A different tree has become a protagonist in both Sarita Dougherty’s painting and Olivia Chumacero’s video work. The two artists had been working on a collaborative project in an uncultivated part of The Huntington’s grounds not open to the public, when both connected with the Oaxacan weeping pine, Pinus patula, an elegant tree with drooping limbs and long needles that fall downward, like threads held in an invisible hand. “I remember this pine tree because I used to come rest and eat under it,” says Chumacero, who worked on the grounds in the mid-2000s, when she helped Metabolic Studio transplant trees from the now-razed South Central Farm to The Huntington.
“I was looking more for an oak tree,” says Dougherty, sitting on a blanket, painting as she speaks. A stand of mugwort between an oak tree and the pine will be the centerpiece of her painting. “But every time I saw the pine, I just thought it was so beautiful that I had to paint it as well.” Earlier in the spring, she painted a California lilac in full bloom. Chumacero filmed this plant, too. Both were drawn to it, even though they hadn’t discussed it.
Dougherty and Chumacero come early on Tuesdays and Thursdays, when it’s quiet, and work in a lightly trodden area of the gardens. Both artists study the healing and nourishing properties of plants—Chumacero’s livelihood comes from leading workshops on indigenous and medicinal species. Since their Huntington residency began, they’ve been interested in the contrast between the cultivated and uncultivated land, and in different definitions of collecting.
At first, in the spring, the two artists tried making work in the public, more closely tended gardens. Dougherty finished a few small paintings of plants in bloom, but none of these will be in the group exhibition in November. “We found that the plants back here have so many more stories to tell, maybe because they aren’t as tended to,” Dougherty explains. “So, they’ve made complex relationships with each other. We’re able to see that they’ve been here a really long time.”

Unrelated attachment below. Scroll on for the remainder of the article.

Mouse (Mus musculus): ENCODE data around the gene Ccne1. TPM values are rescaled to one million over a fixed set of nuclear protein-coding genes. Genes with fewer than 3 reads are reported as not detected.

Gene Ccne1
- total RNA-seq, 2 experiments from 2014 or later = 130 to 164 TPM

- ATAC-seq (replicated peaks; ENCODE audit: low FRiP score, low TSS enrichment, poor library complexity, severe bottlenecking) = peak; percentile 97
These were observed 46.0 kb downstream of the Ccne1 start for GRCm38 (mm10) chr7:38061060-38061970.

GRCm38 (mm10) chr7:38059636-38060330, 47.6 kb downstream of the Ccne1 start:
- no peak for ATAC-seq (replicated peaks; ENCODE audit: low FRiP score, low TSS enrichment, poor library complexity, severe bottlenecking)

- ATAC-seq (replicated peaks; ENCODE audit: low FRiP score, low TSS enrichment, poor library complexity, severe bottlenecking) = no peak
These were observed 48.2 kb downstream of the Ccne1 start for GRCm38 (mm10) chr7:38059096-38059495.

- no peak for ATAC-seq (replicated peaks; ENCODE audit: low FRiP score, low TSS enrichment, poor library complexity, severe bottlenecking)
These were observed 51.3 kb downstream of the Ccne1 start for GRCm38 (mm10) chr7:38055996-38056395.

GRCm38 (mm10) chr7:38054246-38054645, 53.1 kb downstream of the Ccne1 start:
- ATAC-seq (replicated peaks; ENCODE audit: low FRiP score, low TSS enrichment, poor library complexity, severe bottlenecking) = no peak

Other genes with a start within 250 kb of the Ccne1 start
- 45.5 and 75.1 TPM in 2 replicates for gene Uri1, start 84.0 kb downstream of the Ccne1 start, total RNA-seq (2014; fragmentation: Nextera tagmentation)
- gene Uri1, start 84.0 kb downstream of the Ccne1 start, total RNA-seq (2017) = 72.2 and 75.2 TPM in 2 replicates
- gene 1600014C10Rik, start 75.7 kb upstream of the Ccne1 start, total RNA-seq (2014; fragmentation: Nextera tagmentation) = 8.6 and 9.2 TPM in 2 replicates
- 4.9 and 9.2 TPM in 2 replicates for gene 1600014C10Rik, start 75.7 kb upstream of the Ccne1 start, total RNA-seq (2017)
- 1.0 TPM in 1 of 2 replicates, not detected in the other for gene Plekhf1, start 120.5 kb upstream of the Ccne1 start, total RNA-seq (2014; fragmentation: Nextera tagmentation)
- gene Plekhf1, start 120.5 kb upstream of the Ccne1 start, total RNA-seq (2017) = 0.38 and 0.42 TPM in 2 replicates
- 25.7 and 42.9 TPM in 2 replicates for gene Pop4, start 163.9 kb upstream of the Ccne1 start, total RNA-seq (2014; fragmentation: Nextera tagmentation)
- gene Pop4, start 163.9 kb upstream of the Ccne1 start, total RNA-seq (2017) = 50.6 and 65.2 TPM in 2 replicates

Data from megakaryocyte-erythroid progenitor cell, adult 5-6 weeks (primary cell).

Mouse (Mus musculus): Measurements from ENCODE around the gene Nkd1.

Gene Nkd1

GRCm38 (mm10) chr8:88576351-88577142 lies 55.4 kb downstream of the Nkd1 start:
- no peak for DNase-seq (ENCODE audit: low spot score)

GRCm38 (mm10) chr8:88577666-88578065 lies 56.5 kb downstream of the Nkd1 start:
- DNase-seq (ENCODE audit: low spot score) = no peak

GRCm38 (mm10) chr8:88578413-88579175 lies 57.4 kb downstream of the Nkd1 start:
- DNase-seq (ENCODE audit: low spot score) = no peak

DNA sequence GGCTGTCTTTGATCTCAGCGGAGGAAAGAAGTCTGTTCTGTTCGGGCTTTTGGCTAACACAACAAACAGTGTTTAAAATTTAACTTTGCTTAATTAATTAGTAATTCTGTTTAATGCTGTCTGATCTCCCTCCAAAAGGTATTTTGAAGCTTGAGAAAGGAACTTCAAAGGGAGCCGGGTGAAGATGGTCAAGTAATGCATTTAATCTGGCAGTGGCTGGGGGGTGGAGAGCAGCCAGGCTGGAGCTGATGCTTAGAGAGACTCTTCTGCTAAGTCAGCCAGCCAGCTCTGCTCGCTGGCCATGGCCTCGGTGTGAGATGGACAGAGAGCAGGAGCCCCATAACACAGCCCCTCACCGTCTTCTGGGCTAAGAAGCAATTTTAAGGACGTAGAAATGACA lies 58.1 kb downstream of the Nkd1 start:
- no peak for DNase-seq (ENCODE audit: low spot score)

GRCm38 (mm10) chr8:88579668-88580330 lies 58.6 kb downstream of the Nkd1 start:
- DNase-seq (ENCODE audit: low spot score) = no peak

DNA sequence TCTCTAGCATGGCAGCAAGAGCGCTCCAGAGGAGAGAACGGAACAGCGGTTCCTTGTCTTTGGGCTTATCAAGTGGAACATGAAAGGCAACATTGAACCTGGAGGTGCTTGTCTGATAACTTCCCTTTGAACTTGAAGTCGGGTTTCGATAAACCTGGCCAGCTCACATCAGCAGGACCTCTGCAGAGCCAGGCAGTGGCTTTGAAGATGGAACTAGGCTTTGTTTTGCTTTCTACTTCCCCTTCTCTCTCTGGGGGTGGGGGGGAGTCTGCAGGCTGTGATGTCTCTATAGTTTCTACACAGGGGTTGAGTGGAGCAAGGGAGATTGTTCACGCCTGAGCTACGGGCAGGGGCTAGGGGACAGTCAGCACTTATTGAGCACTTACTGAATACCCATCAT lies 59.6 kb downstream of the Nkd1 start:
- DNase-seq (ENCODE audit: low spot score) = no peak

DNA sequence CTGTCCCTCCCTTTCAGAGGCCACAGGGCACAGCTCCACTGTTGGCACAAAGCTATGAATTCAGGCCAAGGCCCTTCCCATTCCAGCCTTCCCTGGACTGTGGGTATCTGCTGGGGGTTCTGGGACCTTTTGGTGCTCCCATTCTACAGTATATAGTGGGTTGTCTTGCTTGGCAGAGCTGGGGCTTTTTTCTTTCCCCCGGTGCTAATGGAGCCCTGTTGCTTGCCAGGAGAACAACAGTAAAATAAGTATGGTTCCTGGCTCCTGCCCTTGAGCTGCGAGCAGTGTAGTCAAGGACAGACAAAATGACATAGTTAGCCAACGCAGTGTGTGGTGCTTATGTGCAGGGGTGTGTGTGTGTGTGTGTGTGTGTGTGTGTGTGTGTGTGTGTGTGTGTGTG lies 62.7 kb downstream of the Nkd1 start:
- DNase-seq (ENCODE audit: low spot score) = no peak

“They’re not manicured and cultivated like the rest of the garden,” says Chumacero. She shot video both of the spring bloom and the dormant season. Now she’s editing the footage. The videos, each around five minutes long, will loop on a single monitor installed near Dougherty’s paintings, when the exhibition opens. Chumacero also harvested some long needles from the weeping pine and gave them to basket weaver Cindi Alvitre of the Tongva maritime Ti’at Society. The resulting basket will be in the exhibition as evidence of the symbiotic relationship between humans and plant life.
“Just being back here painting is the best thing,” says Dougherty, the pine tree still the most prominent figure in her in-progress painting. “It’s gorgeous, and the plants are so vibrant.” In addition to two paintings, she’s designed a wallpaper that she calls Domestic Flora, based on the native plants and animals in the garden. A strip of it will be installed in the galleries in November. “The idea is that someone could decorate their home based on native flora,” she explains, “because that’s our hope, that we can increase the visibility of these plants and ecosystems.” She continues, “In the eyes of many collectors, the native plants haven’t really had the same value as exotics from other places. So, we’re pulling attention to the amazing beauty of all of these plants that support each other.”
Says Chumacero, “The native flora has evolved on these lands for thousands if not millions of years, and they continue to feed us, keep us in good health, as well as feed all the native pollinators, of which there are thousands here. I am willing to do as much as possible so that they can survive.”
The /five initiative is made possible by a generous gift from The Cheng Family Foundation. Additional funding for the second year of /five has been provided by a grant from the Pasadena Art Alliance.
Catherine G. Wagley is a freelance journalist who writes about art and visual culture in Los Angeles.